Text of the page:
Smart hand pumps take water to Kenya

INNOVATIONS

|
Image: By Oxford University
Smart hand pumps take water to Kenya

Oxford University researchers will soon start a pilot project in Kenya, in which low-cost data transmitters will help people in rural areas ensure regular access to clean drinking water.

The researchers report that hand pumps provide the main source of drinking water for rural communities in many areas of Africa, but around one-third of them do not work at any one time. It can take up to a month or more before they are fixed, leaving communities without easy access to clean water.

In August, the Oxford University researchers will start a pilot project in Kenya to install new, low-cost data transmitters that work in a similar way to mobile phones.

These Smart Hand Pumps will automatically send a text message to the district and national water managers, so they know when and where there is a problem, as well as when the problem has been fixed.

Researcher Patrick Thomson said: “The technology is simple and robust. The transmitter is no bigger than a mobile phone and fits inside the hand pump. It automatically registers the movement of the handle of the pump and from this calculates the amount of water extracted from the pump.

An automatic text about the water usage at each pump is sent at regular intervals to water supply managers, who then immediately know when and where a pump needs fixing. This should enable problems to be addressed more quickly and transparently than they are at the moment, so people don’t have to go without safe water – with all the resulting health problems that can cause.”

The researchers will start to install the technology in 70 village hand pumps across the Kyuso District of Kenya, in a pilot trial funded by the UK Department of International Development. Kyuso commonly experiences droughts and will be the first place in the world to use the new Smart Hand Pumps, a mobile technology that should improve the functionality of its hand pumps.

Lack of reliable access to clean water is an enduring problem in rural Africa. Yet mobile technology in Africa is booming: the number of people within range of a mobile signal has already overtaken the number with an improved water supply and, this year, the number of people with a mobile subscription will pass the same benchmark.



Share the News

Get Daily Newsletter

comments powered by Disqus

MORE INNOVATIONS NEWS

World Panel Zambia launches solar chargers

World Panel Zambia Ltd has launched its durable World Panel solar panels, which charge mobile phones as fast as a wall plug does.  Read More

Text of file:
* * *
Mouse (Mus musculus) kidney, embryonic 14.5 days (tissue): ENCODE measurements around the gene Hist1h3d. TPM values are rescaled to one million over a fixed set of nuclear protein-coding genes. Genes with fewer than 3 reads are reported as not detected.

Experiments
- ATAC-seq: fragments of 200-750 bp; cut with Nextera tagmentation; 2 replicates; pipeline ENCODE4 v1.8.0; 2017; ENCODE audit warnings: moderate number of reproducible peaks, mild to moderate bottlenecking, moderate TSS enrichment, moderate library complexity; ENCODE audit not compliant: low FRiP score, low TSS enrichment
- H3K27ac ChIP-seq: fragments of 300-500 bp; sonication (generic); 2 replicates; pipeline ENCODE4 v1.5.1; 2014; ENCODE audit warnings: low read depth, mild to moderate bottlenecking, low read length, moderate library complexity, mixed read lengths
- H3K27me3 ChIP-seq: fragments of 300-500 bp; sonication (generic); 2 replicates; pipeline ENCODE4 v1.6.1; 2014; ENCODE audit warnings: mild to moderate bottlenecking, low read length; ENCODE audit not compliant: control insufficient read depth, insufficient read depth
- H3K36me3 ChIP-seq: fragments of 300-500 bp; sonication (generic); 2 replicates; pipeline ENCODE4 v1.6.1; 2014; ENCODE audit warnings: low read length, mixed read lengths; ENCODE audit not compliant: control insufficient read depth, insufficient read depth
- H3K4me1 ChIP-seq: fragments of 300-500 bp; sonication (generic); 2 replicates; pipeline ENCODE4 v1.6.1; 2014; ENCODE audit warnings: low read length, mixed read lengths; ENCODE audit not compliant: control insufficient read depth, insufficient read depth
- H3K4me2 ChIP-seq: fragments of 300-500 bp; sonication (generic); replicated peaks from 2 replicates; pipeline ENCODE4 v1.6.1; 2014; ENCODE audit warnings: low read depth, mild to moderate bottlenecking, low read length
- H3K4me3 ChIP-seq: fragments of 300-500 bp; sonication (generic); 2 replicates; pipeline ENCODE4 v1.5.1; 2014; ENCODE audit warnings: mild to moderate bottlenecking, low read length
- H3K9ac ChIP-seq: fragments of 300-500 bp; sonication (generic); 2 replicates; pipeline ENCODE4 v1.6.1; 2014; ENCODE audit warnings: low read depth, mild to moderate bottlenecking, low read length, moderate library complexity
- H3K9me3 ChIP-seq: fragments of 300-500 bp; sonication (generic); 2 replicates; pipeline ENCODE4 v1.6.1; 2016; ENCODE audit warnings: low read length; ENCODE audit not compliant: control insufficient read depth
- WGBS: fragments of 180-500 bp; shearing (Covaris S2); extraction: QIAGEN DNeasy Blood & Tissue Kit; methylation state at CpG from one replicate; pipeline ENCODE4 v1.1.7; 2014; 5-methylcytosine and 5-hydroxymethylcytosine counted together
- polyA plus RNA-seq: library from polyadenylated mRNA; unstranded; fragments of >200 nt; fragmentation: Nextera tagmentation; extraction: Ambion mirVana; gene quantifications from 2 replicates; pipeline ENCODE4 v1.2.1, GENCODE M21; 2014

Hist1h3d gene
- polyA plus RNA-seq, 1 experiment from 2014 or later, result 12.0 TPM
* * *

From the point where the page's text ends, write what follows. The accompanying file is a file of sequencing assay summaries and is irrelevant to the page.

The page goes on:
Ghanaian partnership to battle Cholera, Ebola through tech

The Pharmaceutical Society of Ghana (PSGH) has partnered with mPedigree Network and PopOut to launch the PREVENT initiative, which looks to employ technology to crack down on fake and counterfeit medicines. Read More

BMW electric car to be showcased at Schneider Electric Xperience Efficiency event

Schneider Electricwill be showcasing the BMW i3 electric vehicle at its prestigious Xperience Efficiency event in Johannesburg, South Africa, from 26-27 August 2014.  Read More

Rwandan incubator receives over 100 applications

Rwandan tech incubator think has received over 100 applications from nine countries, and is encouraging more ahead of the August 15 deadline. Read More

Cognisant Computing one of the strongest forces in consumer IT

Cognisant computing — the next phase of the personal cloud movement — will become one of the strongest forces in consumer-focused IT, according to Gartner. Read More

Botswana approves Innovation Fund

Botswana's parliament has approved a National Innovation Fund which will provide seed and early stage funding for technology based start-ups and ventures as well as established companies with viable innovation concepts. Read More

MTN unveils another Africa first cooling system

MTN has reaffirmed its commitment to reducing its carbon footprint by unveiling Africa’s first Concentrating Solar Cooling System that will power its energy-hungry data centres. Read More

Big firms challenged on talent development

Kenyan businesses have been urged to use their expertise and set aside resources to train and equip young people to fit in the changing job market.  Read More

Tracking chips to tame cattle rustling

Pastoralists are set to benefit from a noble mode of taming cattle rustling in Kenya, with the introduction of an innovative electronic tracking chip to keep tabs on cattle. Read More

Microsoft 4Afrika IP Hub to monetise innovation in Africa

Microsoft has unveiled an online intellectual property (IP) portal called the Microsoft 4Afrika IP Hub, in an effort to create an IP protection culture in Africa.  Read More

PRESS OFFICES

Sage ERP AfricaSAP AfricaSage Pastel AccountingTrust PayVMWareSamsung ElectronicsMitsumi DistributionPhoenix DistributionSage HR AfricaMTN BusinessSchneider ElectricMultichoice

FEATURED STORY

Safaricom-Equity battle for mobile banking hots up Safaricom-Equity battle for mobile banking hots up

Equity bank's entry to the mobile banking and telephony industry is still hanging in the balance with London-based global association of mobile operators (GSMA) calling for independent audit. 

IN DEPTH

Kenya rolls out e-extension to improve agricultureKenya rolls out e-extension to improve agriculture

In a bid to curb the overwhelmed number of agricultural extension officers in Kenya, the ministry of agriculture is embracing technology with their introduction of E-Extension services, which are aimed at reaching out to over 7 million farmers annually.